S. C. Bates.
F. V. Moreno.
A. C. Teichman.
E. F. Sanguinettl.
H. T. Riley.
E. E. Frank.
C. H. Polhamus.
P. F. Byrne.
J. H. Maxey.
H. H. Ivers.
G. S. Peterkin.
L. B. Gonzales.
Juan Zavala, Jr.
F. S. Norton.
A. H. Kent.
C. A. Button.
H. H. McPhaul.
Thos. D. Molloy.
R. H. Stanton.
R. Saint Clare.
Peter J. Smith.
J. JI. Kinsler.
J. A. Ketcherside.
If there is but one Ananias Club in
Philadelphia, with but a' single .mem
ber, and- that one member is Felix
J. Kock, of that city, no more members
are required to easily back off the
boards all the other champion, unmit
igated liars that ever walked the
This man Kock is responsible for
a Yuma article so reprehensible and
so completely devoid ot the slightest
grain of truth or honorable intention
that he should be ostracized by the
decent and honorable men as an eng
emy of all mankind, the rattlesnake
that he is.
The article in question- was pub
lished in the Record June 30th, and re
published in a hundred other papers
including the Kansas City Star of July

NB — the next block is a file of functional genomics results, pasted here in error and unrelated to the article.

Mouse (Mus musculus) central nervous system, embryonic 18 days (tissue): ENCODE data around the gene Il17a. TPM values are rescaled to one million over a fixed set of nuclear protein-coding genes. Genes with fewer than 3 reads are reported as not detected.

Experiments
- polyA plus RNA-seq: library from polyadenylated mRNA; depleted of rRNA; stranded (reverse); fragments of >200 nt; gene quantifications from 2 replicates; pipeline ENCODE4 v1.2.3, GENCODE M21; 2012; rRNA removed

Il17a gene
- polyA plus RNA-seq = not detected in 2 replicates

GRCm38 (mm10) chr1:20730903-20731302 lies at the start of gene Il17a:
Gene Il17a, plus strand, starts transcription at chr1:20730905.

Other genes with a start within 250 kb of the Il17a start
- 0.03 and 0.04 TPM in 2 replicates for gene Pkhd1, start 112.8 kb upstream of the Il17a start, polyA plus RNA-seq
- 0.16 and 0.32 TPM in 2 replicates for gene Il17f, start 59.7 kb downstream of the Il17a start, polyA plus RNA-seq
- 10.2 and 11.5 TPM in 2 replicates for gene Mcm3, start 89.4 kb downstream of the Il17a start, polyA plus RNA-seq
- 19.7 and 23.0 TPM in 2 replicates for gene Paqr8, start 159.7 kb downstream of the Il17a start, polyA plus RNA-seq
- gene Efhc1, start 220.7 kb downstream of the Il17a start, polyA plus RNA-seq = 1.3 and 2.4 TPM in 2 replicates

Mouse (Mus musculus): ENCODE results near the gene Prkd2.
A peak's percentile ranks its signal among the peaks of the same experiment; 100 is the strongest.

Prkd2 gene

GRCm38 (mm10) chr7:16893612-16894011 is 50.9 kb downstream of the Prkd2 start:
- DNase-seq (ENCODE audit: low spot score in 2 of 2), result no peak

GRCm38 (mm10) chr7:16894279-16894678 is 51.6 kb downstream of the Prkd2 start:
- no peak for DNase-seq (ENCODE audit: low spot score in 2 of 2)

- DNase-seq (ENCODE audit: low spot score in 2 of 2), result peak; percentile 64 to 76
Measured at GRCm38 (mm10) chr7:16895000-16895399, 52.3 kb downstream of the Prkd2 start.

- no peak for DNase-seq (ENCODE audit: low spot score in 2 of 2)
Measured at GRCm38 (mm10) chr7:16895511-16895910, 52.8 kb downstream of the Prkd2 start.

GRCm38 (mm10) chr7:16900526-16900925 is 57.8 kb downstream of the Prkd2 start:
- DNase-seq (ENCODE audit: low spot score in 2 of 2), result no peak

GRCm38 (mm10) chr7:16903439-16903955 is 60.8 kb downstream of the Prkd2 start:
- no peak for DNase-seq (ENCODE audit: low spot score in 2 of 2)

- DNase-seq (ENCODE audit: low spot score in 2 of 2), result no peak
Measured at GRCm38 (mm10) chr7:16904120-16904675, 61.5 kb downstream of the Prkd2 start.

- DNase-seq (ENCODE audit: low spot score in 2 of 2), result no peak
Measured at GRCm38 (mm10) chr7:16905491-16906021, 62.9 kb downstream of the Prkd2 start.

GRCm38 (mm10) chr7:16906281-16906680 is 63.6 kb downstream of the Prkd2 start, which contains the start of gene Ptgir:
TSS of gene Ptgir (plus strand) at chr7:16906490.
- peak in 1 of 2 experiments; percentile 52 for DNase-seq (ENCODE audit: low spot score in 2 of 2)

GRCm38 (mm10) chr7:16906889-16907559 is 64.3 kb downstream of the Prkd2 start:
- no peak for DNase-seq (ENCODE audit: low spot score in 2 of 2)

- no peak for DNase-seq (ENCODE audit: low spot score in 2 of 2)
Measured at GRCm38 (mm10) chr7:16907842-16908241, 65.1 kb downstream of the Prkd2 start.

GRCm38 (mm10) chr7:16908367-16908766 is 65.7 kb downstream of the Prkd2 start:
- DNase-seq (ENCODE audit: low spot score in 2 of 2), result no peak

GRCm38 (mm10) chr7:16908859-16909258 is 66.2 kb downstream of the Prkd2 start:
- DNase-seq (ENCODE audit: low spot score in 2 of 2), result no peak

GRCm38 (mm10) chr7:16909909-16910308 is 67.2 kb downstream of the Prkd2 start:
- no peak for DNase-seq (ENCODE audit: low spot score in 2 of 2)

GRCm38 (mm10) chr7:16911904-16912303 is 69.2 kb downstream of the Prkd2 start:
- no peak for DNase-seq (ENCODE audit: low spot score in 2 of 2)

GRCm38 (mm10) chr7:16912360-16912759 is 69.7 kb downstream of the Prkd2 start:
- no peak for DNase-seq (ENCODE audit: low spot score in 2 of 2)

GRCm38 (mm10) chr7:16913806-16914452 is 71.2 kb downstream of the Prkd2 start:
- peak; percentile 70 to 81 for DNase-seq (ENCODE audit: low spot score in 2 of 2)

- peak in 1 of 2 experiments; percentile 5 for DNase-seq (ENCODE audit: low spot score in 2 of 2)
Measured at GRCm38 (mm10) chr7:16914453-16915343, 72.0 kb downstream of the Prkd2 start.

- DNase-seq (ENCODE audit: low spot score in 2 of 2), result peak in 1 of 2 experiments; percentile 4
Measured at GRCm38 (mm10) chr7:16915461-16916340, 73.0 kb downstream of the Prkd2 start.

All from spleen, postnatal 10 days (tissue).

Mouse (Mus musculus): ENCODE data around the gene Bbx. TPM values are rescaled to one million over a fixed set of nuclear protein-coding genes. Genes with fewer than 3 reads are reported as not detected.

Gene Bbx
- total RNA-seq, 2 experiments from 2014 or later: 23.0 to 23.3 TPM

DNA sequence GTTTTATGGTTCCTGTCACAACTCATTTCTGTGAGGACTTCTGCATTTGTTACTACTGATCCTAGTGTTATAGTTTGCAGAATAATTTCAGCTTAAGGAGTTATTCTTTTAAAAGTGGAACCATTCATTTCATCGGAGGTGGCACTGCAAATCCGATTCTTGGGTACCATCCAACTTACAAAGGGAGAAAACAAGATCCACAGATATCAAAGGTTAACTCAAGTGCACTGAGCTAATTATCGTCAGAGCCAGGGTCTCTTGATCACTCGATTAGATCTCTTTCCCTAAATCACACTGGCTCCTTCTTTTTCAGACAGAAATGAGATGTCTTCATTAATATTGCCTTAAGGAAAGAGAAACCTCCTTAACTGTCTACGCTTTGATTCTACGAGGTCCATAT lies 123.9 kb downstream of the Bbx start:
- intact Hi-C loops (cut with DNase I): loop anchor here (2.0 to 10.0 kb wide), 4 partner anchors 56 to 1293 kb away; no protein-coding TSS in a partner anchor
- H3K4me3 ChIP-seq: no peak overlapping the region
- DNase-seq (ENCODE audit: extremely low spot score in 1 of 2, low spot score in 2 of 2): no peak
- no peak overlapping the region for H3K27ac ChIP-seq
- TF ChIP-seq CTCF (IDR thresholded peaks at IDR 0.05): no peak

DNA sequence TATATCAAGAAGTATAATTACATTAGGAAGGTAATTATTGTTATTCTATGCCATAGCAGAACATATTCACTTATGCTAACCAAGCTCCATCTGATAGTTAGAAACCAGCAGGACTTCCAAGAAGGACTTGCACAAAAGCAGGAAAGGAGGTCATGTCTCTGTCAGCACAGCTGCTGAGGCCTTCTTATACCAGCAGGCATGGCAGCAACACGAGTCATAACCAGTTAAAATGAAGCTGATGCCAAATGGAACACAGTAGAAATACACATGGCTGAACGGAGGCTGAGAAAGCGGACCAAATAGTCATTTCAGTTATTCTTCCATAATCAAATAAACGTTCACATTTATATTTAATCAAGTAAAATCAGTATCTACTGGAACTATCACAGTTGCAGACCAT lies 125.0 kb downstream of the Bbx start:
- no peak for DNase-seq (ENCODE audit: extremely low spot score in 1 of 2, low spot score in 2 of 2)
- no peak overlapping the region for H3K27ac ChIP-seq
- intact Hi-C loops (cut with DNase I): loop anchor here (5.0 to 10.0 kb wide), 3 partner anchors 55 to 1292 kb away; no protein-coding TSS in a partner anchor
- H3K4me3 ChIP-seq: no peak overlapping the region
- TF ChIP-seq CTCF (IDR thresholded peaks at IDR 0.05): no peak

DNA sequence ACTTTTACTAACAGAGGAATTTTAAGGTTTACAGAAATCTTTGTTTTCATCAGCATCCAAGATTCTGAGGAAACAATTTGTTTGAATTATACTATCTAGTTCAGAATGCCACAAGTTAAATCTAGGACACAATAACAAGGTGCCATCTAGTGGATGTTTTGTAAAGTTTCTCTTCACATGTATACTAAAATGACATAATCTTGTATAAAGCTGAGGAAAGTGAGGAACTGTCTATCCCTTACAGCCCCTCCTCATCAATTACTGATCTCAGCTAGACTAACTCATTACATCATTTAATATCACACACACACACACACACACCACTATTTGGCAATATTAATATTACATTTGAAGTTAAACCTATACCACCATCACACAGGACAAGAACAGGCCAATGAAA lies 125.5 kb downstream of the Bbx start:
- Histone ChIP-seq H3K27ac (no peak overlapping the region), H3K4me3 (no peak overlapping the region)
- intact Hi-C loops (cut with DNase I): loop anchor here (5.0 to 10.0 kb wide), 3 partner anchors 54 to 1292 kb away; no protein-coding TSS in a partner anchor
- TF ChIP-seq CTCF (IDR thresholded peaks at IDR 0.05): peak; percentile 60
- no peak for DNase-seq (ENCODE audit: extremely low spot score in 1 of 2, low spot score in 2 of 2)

2nd, which only adds to the crime
and fuel to the flames.
It having been called to .the atten
tion of The Examiner by Yuma's
friends in three Eastern cities, with
the request that the Yuma Commercial
Club take the matter up and The Ex
aminer re-publish the article that the
people of Yuma may know just the
kind of hair-brained idiots that some
Eastern papers have as contributors,
and in the sincere hope that there may
be some way of securing reparation in
the shape of an apology from the man
Koch, who certainly wouldn't do for
a dime novel writer, for even in the
yellow backs there is usually a semb
lance of the naked truth, but this ar
ticle was devoid of it, as any reader
can readily see.
This is the article:
Uncle Sam's Hottest Hole
"Down in Yuma, on the border be
tween the new state o'f Arizona and
the older one of California, they revel